The Big Bang Theory's Laugh Track

i don’t usually notice laugh tracks. i did notice though, that TBBT is often mentioned as having a laugh track and someone would chime in that it is filmed in front of a live audience.

now it would not be surprising that there would be some editing involved, but i happened to watch some bloopers after a regular episode and it hit me how different the laughter was. the ones in the episode were kinda homogeneous and controlled, while the ones in the bloopers were less so. either way, they were both less organic as the ones in the Late, Late Show for example.

i can’t be sure, but i think most of TBBT’s laughter are the same, live or not. on the other hand, maybe all audience laughter will sound the same after a while, or something. what do you think?

eta: someone compiled Sheldon’s knock knock knocks on youtube and you can compare the laughter from different episodes -

What you hear and what the audience does are two very different things.

E.g., Mrs. FtG was walking thru the room while I was watching and right away noticed that they used the same burst of laughter 3 times in a row. I rewound and checked, she was right. And she doesn’t notice much of anything like that. It is just that obvious.

An even better tale of how very different real laughter is from what they add on is the Call Me Maybe stunt. Notice how uneven and scattered the audience reaction is. Not a lot of that classic rapid build up and fade out of what they dub in.

Lot’s of things to notice in the show:

E.g., when Sheldon saw himself as Gollum in the mirror. The audience didn’t start laughing until the camera pulled out. Then big laughter. The audience would have seen him walking around the set in the get up.

Lot’s of stuff like that. The camera pulling back when Sheldon turns off the light and his goldfish is glowing. Raj was sitting on the floor with someone, the camera pulls back and shows that the other person is gone, leaving Raj alone and surprised. (They have done something like this several times.) A real audience would have laughed as the person was leaving.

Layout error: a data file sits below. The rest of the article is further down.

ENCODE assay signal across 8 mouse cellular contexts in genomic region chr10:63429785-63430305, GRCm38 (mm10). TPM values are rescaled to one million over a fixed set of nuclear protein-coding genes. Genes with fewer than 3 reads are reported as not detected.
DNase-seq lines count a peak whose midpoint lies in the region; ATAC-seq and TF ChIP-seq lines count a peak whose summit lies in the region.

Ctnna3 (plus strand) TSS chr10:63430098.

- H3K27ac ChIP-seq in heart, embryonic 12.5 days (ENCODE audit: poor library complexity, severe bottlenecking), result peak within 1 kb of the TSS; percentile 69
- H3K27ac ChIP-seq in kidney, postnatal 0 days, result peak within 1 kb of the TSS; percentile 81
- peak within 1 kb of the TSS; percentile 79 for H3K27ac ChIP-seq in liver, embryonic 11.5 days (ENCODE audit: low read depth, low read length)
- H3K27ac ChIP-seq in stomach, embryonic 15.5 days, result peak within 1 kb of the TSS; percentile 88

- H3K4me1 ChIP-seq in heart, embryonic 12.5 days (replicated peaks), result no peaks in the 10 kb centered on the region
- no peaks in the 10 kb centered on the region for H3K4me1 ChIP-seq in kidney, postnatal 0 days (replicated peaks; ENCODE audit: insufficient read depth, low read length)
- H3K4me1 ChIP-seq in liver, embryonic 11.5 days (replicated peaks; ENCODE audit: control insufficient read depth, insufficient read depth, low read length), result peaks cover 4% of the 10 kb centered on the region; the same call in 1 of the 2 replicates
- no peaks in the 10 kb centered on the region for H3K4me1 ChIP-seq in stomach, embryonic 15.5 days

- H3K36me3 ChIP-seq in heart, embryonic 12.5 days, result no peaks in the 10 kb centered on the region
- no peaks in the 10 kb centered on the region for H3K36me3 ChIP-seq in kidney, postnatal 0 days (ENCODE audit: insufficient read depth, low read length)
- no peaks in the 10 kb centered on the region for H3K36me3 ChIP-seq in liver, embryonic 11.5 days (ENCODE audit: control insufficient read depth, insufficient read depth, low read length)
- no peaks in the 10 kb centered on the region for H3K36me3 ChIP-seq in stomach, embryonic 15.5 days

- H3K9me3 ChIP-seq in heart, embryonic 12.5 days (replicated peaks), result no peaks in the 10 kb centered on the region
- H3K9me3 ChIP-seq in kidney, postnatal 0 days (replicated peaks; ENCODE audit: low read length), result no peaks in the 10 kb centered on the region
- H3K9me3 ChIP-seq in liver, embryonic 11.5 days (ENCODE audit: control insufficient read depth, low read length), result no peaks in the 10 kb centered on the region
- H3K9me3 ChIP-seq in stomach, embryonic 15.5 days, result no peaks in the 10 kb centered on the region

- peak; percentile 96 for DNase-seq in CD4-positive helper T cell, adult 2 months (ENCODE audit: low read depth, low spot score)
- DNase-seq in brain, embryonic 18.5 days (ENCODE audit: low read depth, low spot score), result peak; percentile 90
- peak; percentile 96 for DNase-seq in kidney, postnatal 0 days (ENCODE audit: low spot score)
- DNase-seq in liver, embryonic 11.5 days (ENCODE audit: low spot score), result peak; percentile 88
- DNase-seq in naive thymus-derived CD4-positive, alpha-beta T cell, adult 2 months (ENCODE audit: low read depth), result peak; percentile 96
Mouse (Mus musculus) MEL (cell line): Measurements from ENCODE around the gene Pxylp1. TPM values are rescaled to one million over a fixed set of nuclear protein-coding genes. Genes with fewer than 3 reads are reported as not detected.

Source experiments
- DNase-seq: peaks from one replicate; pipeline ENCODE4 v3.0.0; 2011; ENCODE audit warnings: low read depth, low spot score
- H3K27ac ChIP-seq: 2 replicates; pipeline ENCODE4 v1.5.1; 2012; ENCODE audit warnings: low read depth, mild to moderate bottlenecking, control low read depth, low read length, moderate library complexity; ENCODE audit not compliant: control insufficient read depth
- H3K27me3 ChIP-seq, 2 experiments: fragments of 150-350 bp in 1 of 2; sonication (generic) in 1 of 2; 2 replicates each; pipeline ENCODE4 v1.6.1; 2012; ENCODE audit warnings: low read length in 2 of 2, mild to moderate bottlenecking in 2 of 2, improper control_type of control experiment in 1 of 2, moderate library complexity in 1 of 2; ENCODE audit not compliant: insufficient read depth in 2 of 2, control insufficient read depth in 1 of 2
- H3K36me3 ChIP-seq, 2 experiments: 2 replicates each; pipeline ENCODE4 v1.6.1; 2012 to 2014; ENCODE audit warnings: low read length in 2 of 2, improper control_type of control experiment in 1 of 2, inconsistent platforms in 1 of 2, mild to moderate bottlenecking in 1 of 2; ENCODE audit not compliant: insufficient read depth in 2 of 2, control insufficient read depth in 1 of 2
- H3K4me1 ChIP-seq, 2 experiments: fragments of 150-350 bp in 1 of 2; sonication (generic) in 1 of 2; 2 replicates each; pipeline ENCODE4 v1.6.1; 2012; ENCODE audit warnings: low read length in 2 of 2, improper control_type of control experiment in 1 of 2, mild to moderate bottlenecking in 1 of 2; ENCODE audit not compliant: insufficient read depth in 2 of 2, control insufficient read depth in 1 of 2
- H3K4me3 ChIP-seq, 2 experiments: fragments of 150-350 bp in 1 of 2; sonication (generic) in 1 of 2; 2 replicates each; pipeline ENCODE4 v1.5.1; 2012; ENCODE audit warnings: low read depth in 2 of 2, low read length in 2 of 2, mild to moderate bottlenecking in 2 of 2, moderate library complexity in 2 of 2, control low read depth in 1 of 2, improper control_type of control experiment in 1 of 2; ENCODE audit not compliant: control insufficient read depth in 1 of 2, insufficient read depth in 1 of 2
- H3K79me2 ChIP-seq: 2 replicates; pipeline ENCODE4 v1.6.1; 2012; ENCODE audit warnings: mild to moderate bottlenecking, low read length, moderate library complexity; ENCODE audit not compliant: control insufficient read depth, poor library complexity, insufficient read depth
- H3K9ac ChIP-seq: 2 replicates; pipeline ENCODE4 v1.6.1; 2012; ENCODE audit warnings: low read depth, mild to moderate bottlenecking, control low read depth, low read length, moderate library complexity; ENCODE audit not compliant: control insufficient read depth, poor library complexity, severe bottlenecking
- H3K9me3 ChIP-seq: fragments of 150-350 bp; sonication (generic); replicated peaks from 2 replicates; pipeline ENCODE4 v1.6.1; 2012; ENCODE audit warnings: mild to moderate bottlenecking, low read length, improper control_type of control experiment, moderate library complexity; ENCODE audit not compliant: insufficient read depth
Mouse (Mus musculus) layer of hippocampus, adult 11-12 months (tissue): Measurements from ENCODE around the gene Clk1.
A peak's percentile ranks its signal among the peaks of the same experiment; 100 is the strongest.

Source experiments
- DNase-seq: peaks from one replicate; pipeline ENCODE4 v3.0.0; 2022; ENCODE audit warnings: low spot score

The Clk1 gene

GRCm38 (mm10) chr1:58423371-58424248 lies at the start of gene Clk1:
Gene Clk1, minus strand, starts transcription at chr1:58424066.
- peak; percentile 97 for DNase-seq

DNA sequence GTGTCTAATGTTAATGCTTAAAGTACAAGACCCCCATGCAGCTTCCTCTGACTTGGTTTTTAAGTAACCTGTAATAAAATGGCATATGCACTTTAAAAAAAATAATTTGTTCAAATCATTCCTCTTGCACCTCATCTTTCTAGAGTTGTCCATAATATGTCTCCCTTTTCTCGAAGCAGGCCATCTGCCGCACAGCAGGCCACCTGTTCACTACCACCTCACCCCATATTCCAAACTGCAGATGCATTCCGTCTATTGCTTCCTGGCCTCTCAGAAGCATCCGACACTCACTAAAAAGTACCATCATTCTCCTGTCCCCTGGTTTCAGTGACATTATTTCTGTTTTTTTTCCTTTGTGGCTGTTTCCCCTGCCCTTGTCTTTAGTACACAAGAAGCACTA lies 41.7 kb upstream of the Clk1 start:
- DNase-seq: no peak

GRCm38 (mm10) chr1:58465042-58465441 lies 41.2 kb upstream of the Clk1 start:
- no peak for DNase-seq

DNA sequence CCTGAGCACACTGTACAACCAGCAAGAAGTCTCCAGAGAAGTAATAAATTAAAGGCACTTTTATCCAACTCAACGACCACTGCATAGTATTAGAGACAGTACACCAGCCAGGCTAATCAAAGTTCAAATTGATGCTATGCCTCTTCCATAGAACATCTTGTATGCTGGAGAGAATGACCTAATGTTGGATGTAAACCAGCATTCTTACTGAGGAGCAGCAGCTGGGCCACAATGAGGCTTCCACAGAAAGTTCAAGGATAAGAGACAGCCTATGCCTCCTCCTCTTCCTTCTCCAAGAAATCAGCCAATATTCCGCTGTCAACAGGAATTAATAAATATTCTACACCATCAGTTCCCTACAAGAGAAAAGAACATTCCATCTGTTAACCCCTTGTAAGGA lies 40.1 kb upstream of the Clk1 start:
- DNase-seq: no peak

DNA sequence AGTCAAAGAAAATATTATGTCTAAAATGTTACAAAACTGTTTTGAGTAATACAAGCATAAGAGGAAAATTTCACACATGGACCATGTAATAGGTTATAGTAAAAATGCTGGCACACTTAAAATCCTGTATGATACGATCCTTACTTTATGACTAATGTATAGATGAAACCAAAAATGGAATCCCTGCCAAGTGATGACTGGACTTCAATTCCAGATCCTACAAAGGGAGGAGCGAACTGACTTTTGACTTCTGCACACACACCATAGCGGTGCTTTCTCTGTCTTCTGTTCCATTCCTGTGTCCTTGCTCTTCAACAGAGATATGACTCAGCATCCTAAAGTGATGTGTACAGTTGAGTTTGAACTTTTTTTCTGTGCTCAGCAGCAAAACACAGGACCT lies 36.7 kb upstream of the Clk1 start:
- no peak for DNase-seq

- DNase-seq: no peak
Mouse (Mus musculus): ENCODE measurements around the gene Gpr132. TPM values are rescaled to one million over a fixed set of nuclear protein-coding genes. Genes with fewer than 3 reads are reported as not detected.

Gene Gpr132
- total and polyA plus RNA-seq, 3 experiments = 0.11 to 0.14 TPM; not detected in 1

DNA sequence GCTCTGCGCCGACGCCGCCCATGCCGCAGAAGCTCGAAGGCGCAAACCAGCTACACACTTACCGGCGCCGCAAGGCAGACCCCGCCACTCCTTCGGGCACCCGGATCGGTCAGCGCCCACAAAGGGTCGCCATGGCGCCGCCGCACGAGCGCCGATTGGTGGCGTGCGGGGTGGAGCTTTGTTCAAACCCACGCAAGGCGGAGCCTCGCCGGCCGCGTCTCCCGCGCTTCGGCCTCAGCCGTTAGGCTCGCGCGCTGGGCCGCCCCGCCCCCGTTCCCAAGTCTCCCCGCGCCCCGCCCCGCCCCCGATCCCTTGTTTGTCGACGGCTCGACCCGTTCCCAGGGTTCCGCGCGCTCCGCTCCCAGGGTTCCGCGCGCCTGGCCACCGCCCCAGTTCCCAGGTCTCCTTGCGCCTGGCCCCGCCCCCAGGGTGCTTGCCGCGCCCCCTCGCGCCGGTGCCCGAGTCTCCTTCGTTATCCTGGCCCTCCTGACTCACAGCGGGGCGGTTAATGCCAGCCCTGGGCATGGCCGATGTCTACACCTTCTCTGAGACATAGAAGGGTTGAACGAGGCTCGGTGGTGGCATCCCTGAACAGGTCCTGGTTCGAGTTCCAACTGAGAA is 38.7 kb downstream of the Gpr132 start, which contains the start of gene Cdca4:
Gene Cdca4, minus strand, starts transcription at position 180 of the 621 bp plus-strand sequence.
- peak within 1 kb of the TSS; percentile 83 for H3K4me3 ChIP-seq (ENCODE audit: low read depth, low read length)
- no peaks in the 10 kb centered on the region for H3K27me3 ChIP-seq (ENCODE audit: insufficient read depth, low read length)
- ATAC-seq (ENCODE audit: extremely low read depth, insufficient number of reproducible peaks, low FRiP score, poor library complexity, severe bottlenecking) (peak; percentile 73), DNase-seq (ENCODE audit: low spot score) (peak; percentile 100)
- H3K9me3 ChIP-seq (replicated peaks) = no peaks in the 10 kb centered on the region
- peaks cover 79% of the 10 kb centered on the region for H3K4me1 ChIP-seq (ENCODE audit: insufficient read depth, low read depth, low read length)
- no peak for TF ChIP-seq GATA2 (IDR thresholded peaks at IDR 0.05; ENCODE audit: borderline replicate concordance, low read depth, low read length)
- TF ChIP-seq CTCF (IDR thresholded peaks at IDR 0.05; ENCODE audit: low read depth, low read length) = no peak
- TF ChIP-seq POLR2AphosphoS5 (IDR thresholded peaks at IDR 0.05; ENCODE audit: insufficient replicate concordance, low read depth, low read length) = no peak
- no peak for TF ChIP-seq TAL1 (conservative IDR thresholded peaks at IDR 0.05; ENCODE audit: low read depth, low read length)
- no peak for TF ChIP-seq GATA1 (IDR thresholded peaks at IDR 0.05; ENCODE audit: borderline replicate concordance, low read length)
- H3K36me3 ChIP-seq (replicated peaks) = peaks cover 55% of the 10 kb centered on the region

While audience views are crappy at tapings, and watching the monitors is a good idea, you can tell if someone is coming or going and what they look like.

Also, once in a while a scene is taped outside the studio. E.g., Sheldon on the back of Howard’s motorcycle and other street scenes. Somehow there’s an audience around to laugh at those live.

Plus they shift stuff around during transitions. E.g., there is only one stairwell set. When they do the walking up stairs scenes, they tape one floor, change the setup, tape the next floor, etc. But you routinely get parts where a joke is told, the audience starts laughing, they actors disappear around the corner, continue talking, laughter continues, they reappear. That laughter could have only been from one take, not both.

But all of this doesn’t matter. The real problem is that it is just plain annoying and then some. Fake or real, it is awful. It would be a much more enjoyable show without it.

We were in the audience once, a few years ago. There was one particularly hilarious bit, and the audience howled. Then the did a retake, and the in-charge-guy said that we should try to pretend it was the first time we were seeing. Somewhere around the fourth retake, the laughter could not possibly have been as spontaneous as it was the first time… and would have sounded pretty forced. Yet the gag was a stitch, and deserved the first-take laughter. I have no idea what they did, of course, because it was many weeks (months?) before we saw the episode aired.